Piñon jay. We have a winter flock of about 100 that settle around my yard every so often.

Male northern flicker. The birds I most frequently see are house finches and flickers, the house finches because there are so many of them, and the flickers because they are big.

White-winged dove. The ground perspective on this one is quite distorted, so just look at the dove.

Red-breasted nuthatch. These have been my favorite birds since I was a little girl. The bird books place them as being fairly common in northern New Mexico, but I lived here a couple of decades before I saw one. And that year, they were on every tree on the mesas in Bandelier National Monument. Their numbers seem to vary enormously from year to year. This year is a good one; I've seen as many as four in my yard at one time, and I hear them frequently when I go out. Why do the numbers vary so much? One of the mysteries of ecology. Not a great photo, but the littler birds are harder to get.

The birdcam has a flash, which I haven't used much. I put the birdcam out in the morning, or when I get around to it, and leave it. The doves come around the feeding areas and particularly like to sit on the birdbaths, tails in (ugh), as the sun goes down. Might use that for night animals when it gets warmer.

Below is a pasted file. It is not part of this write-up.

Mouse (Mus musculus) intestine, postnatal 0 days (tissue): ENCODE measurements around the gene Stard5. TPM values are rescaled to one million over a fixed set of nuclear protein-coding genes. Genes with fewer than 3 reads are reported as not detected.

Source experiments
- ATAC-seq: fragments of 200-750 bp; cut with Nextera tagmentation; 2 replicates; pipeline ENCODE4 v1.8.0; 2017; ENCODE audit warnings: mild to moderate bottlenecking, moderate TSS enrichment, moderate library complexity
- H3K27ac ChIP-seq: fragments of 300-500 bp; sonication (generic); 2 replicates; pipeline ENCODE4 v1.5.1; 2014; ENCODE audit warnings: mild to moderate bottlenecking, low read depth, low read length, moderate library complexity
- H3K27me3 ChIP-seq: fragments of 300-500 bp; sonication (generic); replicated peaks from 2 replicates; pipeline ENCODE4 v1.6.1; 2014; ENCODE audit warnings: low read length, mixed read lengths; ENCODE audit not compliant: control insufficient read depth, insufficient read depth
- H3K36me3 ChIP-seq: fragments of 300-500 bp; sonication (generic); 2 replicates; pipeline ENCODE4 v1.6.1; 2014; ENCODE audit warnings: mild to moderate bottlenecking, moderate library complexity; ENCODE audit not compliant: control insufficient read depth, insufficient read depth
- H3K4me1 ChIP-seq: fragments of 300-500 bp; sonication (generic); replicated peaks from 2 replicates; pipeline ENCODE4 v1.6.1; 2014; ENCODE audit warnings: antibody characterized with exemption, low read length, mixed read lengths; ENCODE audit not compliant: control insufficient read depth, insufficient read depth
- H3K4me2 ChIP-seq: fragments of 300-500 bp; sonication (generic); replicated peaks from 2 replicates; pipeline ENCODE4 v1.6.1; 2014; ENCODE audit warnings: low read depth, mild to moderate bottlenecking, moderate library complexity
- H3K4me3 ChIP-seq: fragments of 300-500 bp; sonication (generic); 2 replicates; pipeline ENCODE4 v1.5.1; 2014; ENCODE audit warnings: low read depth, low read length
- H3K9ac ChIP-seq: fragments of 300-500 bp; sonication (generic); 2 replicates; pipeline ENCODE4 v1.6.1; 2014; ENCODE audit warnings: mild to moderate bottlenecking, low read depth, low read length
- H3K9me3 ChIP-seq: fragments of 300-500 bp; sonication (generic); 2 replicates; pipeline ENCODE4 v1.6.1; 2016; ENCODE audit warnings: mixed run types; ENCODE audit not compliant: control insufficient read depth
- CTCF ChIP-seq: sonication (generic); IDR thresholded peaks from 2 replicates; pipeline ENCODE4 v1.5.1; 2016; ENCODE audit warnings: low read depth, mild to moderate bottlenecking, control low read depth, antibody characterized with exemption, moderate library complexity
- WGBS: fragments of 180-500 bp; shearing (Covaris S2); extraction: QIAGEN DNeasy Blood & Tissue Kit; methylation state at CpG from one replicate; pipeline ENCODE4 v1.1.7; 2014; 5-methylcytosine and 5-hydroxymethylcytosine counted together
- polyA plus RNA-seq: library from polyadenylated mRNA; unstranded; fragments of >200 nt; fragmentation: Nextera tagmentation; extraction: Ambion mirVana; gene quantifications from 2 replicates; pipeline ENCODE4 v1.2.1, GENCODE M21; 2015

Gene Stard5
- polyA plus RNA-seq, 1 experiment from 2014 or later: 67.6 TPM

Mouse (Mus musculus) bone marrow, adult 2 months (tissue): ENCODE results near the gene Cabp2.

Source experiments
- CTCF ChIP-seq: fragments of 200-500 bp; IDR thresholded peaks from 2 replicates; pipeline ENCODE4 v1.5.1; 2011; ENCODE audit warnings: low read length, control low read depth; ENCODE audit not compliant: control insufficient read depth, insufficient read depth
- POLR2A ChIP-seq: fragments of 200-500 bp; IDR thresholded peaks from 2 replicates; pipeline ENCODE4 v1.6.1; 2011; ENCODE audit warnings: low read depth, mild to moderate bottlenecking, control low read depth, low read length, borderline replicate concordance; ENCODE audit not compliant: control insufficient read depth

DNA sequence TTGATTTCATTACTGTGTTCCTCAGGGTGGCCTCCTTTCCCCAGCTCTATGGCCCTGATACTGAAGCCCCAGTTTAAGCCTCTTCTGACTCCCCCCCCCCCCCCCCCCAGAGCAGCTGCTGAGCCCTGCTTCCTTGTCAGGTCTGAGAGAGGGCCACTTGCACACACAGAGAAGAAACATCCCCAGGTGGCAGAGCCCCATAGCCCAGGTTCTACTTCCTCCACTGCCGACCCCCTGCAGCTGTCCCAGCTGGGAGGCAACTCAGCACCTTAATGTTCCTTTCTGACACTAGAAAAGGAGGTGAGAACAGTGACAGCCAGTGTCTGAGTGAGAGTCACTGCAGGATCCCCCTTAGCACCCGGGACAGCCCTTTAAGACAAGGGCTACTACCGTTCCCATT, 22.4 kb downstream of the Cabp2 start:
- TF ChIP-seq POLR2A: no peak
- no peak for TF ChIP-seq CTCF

The evening before, I forgot to shut the birdcam off before I brought it in and inadvertently got this nice shot of the sun setting over Mount Taylor and the Cerros del Rio.

I'm not a conventional birder. Birds are of the moment, one of the things nature gives us to teach us to live in the now. So I don't keep a life list. Another Twitter friend, @seanpaulkelley, pointed out an article about what is happening to birding. It's true that people have made birding into something other than what I do. I haven't been to Bosque del Apache in a very long time; too many people making too much noise. Although dawn is still not bad, and I suspect that Bitter Lakes still isn't overrun.

But I have my own yard, which I can manage my own way. And my birdcam.

I'm finding that I've moved from blogging my yard to tweeting it. If you want to follow me and the birdcam, I'm @cherylrofer. I tweet other things, too, but not an enormous volume.